Monthly Archives: February 2014

On the Boat from Monterrico

We really couldn’t have arranged a better departure from Monterrico. Oscar sat snugly in the middle of a rickety old wooden ferry, Bec and I waved goodbye to Mugsie and Margot as they waved back from the river shore.  Then we settled in for the ride. With the windows and doors wide open to catch some breeze, we sat in the van and read our books while the ferryman navigated up the river through calm marshlands and past fishermen poling their canoes with the current. With the ancient volcanic mountains rising in the distance and the occasional great egret flapping by, it really was an idyllic little boat ride.

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Little did we know that this we would do this twice more before we actually managed to leave Guatemala.  On the first try we were about 15 minutes from the El Salvador border when we realized that Mugsie had left her passport in the car.  With no way to contact her we decided that the best decision was to turn around and drive back.  So we took the ferry back again.

The next day after another night in Monterrico, we were up super early to catch the ferry one last time, only to find a car parked right in the alleyway, blocking the only path out of our camping spot. We asked around and found out that the driver had taken a boat upriver. We had to wait around for a couple of hours for him to come back and move his car.  Sometimes things are just harder than they should be, lucky the boat ride was so nice.

Sipacate

Along with our search for the perfect volcano there came a search for the perfect surf beach. Monterrico is on the map for beach towns in Guatemala, but we diverted slightly and made our way to a lesser known, and hopefully lesser /gringo/ populated beach called Sipacate.

Sometimes things just work out when your travelling, and I think Margot brought along some good luck in those curly locks of hers.  We found an unfinished hotel with dodgy bathrooms, a teeny kitty and a pool for 40 quetzales a day per person (a little over $5). We were set.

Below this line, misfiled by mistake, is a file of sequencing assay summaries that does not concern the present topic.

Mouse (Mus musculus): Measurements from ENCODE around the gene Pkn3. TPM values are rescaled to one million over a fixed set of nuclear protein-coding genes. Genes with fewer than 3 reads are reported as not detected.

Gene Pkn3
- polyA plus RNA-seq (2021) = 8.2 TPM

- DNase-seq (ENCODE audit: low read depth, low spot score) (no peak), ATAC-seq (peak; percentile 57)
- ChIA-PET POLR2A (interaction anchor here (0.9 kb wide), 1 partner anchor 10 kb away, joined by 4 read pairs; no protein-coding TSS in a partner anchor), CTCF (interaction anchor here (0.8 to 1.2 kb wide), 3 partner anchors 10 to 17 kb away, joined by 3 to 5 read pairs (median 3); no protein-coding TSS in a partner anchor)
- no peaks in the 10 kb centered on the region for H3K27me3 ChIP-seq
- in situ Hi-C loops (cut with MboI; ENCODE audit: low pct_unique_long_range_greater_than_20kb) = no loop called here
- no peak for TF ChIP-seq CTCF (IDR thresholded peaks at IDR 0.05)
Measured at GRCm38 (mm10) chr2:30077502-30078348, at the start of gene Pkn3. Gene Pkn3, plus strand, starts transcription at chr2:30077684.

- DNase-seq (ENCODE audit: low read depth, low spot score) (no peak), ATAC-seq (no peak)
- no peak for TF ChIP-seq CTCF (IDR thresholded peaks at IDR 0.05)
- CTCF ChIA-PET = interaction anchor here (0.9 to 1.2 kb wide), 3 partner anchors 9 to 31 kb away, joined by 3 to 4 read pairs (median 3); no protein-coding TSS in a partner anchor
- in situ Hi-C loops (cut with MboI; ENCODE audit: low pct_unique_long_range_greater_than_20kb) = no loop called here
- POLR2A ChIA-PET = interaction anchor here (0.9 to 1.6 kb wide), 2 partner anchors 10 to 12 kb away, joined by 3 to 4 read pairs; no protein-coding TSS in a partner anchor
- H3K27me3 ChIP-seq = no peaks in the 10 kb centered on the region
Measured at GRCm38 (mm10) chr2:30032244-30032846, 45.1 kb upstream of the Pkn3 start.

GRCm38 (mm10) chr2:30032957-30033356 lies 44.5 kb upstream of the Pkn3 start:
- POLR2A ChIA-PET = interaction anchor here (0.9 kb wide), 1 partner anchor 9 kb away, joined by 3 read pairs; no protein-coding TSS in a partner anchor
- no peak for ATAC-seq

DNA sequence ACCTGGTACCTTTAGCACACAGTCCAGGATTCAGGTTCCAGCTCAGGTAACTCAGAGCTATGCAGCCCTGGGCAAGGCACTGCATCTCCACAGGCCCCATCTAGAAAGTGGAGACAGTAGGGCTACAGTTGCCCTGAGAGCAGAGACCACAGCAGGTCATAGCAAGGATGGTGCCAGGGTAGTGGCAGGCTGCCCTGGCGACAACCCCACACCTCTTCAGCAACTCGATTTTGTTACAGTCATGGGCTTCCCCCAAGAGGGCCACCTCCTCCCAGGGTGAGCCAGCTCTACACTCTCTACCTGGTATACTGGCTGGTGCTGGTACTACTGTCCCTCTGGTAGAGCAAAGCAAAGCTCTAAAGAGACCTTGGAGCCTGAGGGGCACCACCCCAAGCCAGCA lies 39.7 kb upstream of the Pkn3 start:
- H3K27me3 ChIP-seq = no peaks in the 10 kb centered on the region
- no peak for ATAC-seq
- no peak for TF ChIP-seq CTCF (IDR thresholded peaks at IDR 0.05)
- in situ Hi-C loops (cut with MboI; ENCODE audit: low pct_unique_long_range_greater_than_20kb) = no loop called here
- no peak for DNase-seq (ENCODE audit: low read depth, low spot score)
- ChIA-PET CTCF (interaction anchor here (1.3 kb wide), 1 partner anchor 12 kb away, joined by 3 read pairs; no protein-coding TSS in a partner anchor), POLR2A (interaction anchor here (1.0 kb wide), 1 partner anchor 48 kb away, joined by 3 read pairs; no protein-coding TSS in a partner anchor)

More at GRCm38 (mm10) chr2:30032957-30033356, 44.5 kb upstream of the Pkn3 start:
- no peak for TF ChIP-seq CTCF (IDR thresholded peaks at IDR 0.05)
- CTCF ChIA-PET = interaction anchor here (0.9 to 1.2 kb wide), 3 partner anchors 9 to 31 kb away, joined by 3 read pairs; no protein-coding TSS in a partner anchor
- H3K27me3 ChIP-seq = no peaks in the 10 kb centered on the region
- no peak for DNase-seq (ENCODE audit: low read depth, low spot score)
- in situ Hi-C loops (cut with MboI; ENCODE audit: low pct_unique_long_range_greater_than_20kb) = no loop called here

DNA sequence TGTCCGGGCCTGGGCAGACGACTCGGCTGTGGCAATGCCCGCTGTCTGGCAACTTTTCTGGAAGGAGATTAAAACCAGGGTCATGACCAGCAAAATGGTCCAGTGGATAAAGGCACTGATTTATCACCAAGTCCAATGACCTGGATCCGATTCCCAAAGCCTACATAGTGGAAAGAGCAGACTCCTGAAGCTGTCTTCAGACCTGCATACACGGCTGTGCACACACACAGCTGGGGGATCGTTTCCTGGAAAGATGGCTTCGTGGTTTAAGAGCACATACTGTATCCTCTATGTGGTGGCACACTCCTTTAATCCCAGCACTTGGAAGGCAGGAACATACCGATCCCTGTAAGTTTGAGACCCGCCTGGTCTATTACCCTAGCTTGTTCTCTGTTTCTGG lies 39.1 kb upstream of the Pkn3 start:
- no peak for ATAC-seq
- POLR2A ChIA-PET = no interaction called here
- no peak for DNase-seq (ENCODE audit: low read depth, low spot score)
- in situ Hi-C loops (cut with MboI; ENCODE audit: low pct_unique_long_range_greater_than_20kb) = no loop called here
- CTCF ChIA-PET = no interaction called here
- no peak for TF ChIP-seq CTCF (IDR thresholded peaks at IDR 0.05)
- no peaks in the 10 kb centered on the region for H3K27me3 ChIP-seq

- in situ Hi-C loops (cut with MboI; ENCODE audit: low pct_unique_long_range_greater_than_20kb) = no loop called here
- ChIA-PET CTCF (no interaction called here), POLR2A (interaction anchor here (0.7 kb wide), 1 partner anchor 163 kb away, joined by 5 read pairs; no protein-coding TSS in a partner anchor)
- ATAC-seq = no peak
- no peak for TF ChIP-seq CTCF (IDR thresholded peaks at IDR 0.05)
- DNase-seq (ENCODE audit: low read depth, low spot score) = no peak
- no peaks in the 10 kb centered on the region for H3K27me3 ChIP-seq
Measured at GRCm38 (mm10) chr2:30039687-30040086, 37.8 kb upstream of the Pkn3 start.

OLYMPUS DIGITAL CAMERAThe gang

OLYMPUS DIGITAL CAMERAKids need discipline

OLYMPUS DIGITAL CAMERAThe black volcanic sand of Sipacate

OLYMPUS DIGITAL CAMERAHello kitty 

OLYMPUS DIGITAL CAMERACocos

OLYMPUS DIGITAL CAMERAWatching the sunset was a daily ritual

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The beach was approximately 30 steps away and Margot, Mark and Bec had the surf virtually to themselves every morning.  I always end up having the same conversation with fellow travellers about how great a place used to be.  Small towns often become overrun with hostels, tour guides and overpriced souvenirs. One of the beauties of van traveling is being able to avoid these places. Big cities and tourist destinations are not Oscar’s forte, so we often end up in towns literally not on the map. Some stress comes along with not having a shower, toilet paper or running water but the tiny produce stands, the well acted out Spanglish conversations and animal visitors well outweigh the bad.

OLYMPUS DIGITAL CAMERAFun times with Margot

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Mark and Bec, you truly do seem to make a home for yourselves wherever you are in the world and I can’t wait to visit you in your next home, wherever it may be.

Here’s to yet another adventure with you guys
Xoxo
Margarita

Vacay in Atitlan

Hi Brown Bus Followers!

My name is Margot and I’m the latest friend making a van-eo (van + cameo) on the blog and in the van. It was a great 10 days traveling with Mark, Bec, and Mugsie. I can’t think of two better people to be on this trip-of-a-lifetime adventure than Mark & Bec and I’m grateful for having been along for a very short part of the journey.

Following our less than arduous climb up Volcan Pacaya, we loaded up the van in Antigua and headed towards the popular Lago Atitlan. Atitlan is a large lake in Guatemala’s highlands known for the three volcanoes that surround it as well as the strong Mayan culture found in the neighbouring towns. To get there, Oscar had to negotiate some tight corners and questionable roads which he did effortlessly. Clearly Oscar, like his owners, is thriving on this adventure.